Attractions ~ Exploring Hawk Country ~ Rutland, Vermont
Vermont's third largest city and home to many thriving industries, Rutland provides easy access to all of central and southern Vermont. This former manufacturing town stirs with activity, yet has miraculously maintained much of its small-town charisma. If you choose to reach Hawk via train, chances are that Rutland will provide your first taste of the Vermont landscape.
With a bustling downtown area dotted with cafés and historic buildings, it attracts visitors from nearby Okemo and Killington ski areas searching for crafts fairs, outdoor markets, or simply to take-in a movie. Having most of the city dominated by a business district however, explorers looking for more naturalistic surroundings tend to stray out into the neighboring towns of Pittsford and Proctor, where cultural attractions also abound. Don't miss the New England Maple Museum for a unique peek into the history and making of a product that, in the minds of many, epitomizes the State of Vermont.
Noteworthy Attractions in and Around Rutland
Norman Rockwell Museum of Vermont, Rutland
Commemorating the years that Rockwell spent in Vermont, as well as his entire 65-year career, this museum houses one of the world's largest collections of Norman Rockwell Art. Over 2,000 pieces, all 323 Saturday Evening Post covers, as well as very rare copies of long-gone magazines, are on display. (802) 773-6095
Chaffee Center for the Visual Arts, Rutland
Works by over 200 of Vermont's finest artists are housed in a century-old Victorian building listed on the National Register of Historic Places. (802) 775-0356
Rutland Historical Society, Rutland
Located in the 1849 Nickwackett Firehouse, the society features collections focusing on the history of the Rutland, Proctor and West Rutland, including vintage costumes, manuscripts, documents, books and photographs. (802) 775-2006
New England Maple Museum, Pittsford
Illustrating the complete story of maple sugaring from sap to syrup, this museum contains the world's largest collection of sugaring artifacts. Open year-round except January and February. (802) 483-9414
Vermont Marble Museum, Proctor
The world's largest marble museum, this exhibit is dedicated to the history, art and science of marble and the lucrative marble industry in Vermont. The quarry supplied the marble for the pillars of the U.S. Supreme Court. Includes a Hall of Presidents, a sculptor-at-work and an open-air marble market. (802) 459-2300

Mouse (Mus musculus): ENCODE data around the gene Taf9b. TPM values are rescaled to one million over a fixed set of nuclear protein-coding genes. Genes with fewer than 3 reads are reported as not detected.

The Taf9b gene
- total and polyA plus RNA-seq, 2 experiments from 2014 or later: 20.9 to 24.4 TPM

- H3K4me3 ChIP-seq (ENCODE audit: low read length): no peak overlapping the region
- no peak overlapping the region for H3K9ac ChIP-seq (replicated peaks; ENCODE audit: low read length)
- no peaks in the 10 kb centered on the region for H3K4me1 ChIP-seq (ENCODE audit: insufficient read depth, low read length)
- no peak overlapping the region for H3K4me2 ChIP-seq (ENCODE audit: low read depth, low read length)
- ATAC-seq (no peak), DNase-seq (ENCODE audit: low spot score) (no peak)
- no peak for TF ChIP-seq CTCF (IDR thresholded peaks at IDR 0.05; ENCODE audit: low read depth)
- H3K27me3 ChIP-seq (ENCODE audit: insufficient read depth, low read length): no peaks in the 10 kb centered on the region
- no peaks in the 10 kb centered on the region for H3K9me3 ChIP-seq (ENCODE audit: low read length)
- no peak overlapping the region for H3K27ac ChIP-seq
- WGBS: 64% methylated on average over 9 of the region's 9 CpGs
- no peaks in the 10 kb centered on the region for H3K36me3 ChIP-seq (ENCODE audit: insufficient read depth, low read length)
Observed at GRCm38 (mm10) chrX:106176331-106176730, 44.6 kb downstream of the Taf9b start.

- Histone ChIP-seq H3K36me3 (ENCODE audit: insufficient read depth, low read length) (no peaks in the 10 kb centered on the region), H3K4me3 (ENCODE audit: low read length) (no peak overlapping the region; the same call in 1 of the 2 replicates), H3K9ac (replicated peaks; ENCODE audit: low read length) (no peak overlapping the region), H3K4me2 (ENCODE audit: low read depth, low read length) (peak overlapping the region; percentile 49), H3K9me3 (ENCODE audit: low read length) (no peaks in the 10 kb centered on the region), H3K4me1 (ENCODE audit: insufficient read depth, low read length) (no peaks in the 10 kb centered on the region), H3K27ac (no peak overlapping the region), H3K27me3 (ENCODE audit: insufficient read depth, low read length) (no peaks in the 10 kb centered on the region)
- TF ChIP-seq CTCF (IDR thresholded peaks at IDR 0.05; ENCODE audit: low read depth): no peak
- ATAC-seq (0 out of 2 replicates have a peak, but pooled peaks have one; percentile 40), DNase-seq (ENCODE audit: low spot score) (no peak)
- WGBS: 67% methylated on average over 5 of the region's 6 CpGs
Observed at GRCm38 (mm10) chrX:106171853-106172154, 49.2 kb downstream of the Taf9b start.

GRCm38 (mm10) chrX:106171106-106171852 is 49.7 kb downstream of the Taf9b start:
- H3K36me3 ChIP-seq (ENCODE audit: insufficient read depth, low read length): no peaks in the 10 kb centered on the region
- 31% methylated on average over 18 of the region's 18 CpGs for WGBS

Wilson Castle, Proctor
This mid-19th-century architectural masterpiece built on a 115-acre estate in the midst of the Green Mountains is most famous for its stained-glass windows, hand-painted ceilings, oriental rugs, and Far Eastern and European museum pieces. Open May through October. (802) 773-3284
A Brief History
Rutland was first settled in 1761. A few years later, by 1774, there were 35 families living in a miniature community that showed all the signs of growing to be a full-fledged town. The first grantee of the township charter was from Rutland, Massachusetts. The city of Rutland was then incorporated in 1882. With the arrival of the railroad and a boom in the marble industry, Rutland's population tripled between 1850 and 1880. With this growth came the development of the downtown district. Marble was used extensively in the construction or embellishment of many architecturally significant buildings.
By the early 1900s, Rutland had a population of 16,000. Rutland City had already become a prosperous community in the mid-to-late 1800s, with many fine Victorian homes of the era still standing behind the park between Route 7 and the downtown area. Beginning during the Bicentennial, a great deal of restoration has been accomplished in the historic district including, the Rutland Savings Bank, the Opera House and Merchants Row. Today, many buildings facing Merchants Row and Center Street are noted on the National Register of Historic Places.
Hawk's Guide to Vermont Shopping and check-out some of the wonderful shops in Rutland and the surrounding towns.
Plymouth / Calvin Coolidge Homestead (Our hometown...)
Ludlow / Okemo (10 minutes)
The Killington Region (10 minutes)
Woodstock (20 minutes)
Weston (25 minutes)
Quechee (35 minutes)
Manchester (45 minutes)
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